Why Do Vegans Seem So Judgmental?


Look, I get it.

The aggressive vegan preaching on the sidewalk, or who can’t wait to bring up how wrong eating animal products is at every social event – they’re bloody annoying.

The vegan stereotype is of a loud, judgmental person, and stereotypes often have at least a grain of truth.

But I’d like to share with you a different perspective – my own – as someone who went vegan a few years ago.

I’ve seen both sides, and have probably thought all the things about vegans that you do right now.

I hope you’ll hear me out, because I think you’ll come out of this feeling less frustrated or angry, and will be able to see or communicate with vegans more effectively

Are They Really Judgmental? Sampling Bias in Action

Some vegans are definitely very judgmental.

However, it might surprise you to know that most are not, despite what your experience might suggest.

Studies have shown that vegans feel more judged than people of any diet type. Most vegans are so afraid of being associated with those loud, preachy ones, that they don’t even want to bring up their diet.

So what’s the effect of this?

You talk to vegans all the time and never even know it because of this. The only ones you typically here from are those stereotypical ones who go out of their way to try and make your feel bad.

It’s a lot like those religious preachers on corners in large cities. Do they represent most religious people? Of course not.

The difference here is that since religion is more common than veganism, you personally know more people who are religious, and therefore know that the crazy ones aren’t common.

But if you’re not a vegan, or go to vegan food festivals, you likely don’t know too many vegans personally. So your sample is limited to the loudest, most obnoxious vegans.

If there’s a local event for vegans that you’re able to attend, I encourage you to attend. I think you’ll realize that the vast majority of vegans are caring, understanding people.

Are Vegans Judging You, Or Are They Judging Your Diet?

Those sound awfully similar, but there’s an important difference between the 2.

If you ask me, do I think a vegan diet is more moral than one that contains meat, I will strongly agree.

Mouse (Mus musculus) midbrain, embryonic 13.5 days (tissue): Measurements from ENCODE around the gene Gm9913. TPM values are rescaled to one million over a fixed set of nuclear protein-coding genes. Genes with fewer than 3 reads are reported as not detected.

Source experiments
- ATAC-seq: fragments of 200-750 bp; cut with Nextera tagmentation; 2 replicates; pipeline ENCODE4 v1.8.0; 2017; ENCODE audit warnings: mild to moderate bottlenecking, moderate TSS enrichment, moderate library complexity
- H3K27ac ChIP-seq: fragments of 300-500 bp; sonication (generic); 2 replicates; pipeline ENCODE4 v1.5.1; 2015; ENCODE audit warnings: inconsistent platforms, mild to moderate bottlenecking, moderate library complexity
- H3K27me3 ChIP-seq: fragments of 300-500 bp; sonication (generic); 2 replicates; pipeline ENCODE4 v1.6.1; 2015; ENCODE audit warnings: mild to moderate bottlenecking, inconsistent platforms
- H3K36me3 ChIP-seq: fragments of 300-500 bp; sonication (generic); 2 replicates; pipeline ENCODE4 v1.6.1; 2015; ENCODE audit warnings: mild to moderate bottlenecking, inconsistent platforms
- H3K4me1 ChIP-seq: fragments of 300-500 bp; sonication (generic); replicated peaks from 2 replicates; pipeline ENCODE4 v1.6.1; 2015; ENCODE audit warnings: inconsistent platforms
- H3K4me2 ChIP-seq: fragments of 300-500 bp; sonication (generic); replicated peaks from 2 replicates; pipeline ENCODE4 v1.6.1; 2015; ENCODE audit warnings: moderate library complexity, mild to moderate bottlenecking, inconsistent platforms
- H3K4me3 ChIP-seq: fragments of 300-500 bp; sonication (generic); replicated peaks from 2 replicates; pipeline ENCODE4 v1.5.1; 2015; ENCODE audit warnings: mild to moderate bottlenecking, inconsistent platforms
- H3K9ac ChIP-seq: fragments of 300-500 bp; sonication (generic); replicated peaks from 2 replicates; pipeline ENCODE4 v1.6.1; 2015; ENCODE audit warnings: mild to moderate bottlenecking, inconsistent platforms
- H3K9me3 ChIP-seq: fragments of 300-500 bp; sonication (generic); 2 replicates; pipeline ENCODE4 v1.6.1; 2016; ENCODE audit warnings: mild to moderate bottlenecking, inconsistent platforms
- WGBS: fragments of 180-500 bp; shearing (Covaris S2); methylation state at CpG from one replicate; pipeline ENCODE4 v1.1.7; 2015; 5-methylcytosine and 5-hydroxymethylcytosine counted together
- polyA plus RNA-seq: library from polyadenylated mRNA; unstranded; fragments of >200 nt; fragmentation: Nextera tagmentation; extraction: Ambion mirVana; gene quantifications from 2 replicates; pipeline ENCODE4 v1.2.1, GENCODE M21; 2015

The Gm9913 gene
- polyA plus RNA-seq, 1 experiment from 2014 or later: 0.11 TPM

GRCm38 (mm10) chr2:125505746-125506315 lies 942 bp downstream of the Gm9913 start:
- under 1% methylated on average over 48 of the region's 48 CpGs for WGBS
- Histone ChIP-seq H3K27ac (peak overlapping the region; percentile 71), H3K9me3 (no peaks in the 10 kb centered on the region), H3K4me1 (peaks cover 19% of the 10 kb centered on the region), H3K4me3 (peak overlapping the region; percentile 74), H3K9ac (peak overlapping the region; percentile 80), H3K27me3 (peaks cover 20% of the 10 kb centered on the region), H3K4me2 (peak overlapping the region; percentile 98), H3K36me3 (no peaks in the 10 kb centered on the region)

That’s an implicit judgement.

But does that mean that vegans are better than omnivores (who eat meat)? No, it doesn’t.

A vegan can still be a terrible person in every other aspect, and an omnivore can generally be a great person, I would just say they’ve got this one decision wrong.

My point is that you need to separate criticism of your choices from who you are. 

If you’re discussing diet choices with a vegan and it somehow comes up that they think your diet choices are ethically wrong, it’s easy to feel personally attacked. But in most cases, it’s not intended to be an attack on you.

“Hate the sin, not the sinner,” or something like that.

A lot of this will come as a result of how well that person is able to explain veganism.

Some Vegans Are Judgmental, But Most Are Not

The reality is that most vegans have no high ground to judge from.

Most are like me, who took a long time to go vegan.

Up until that point, I was your typical athlete who ate a ton of meat.

Even though I’ll never (knowingly) eat another animal product in my life, I’ve already eaten more than some people will in their entire lifetimes.

So when I talk to non-vegans about diet, even though it’s not often, it’s never from a place of judgement. I can understand why they eat like they do because I’ve done the same myself.

To sum up: There are some judgmental vegans, but most are not. And if it seems like a vegan is judging you, it’s more likely they’re judging your diet, which is an important distinction.

If you have any questions or thoughts about any of this, feel free to leave a comment below.

About the author

Dale Cudmore

Your friendly neighborhood vegan from Toronto. Chemical engineer turned semi-professional soccer player and freelance nutrition writer. I've been vegan for years and try to make life easier for others by sharing what I've learned.

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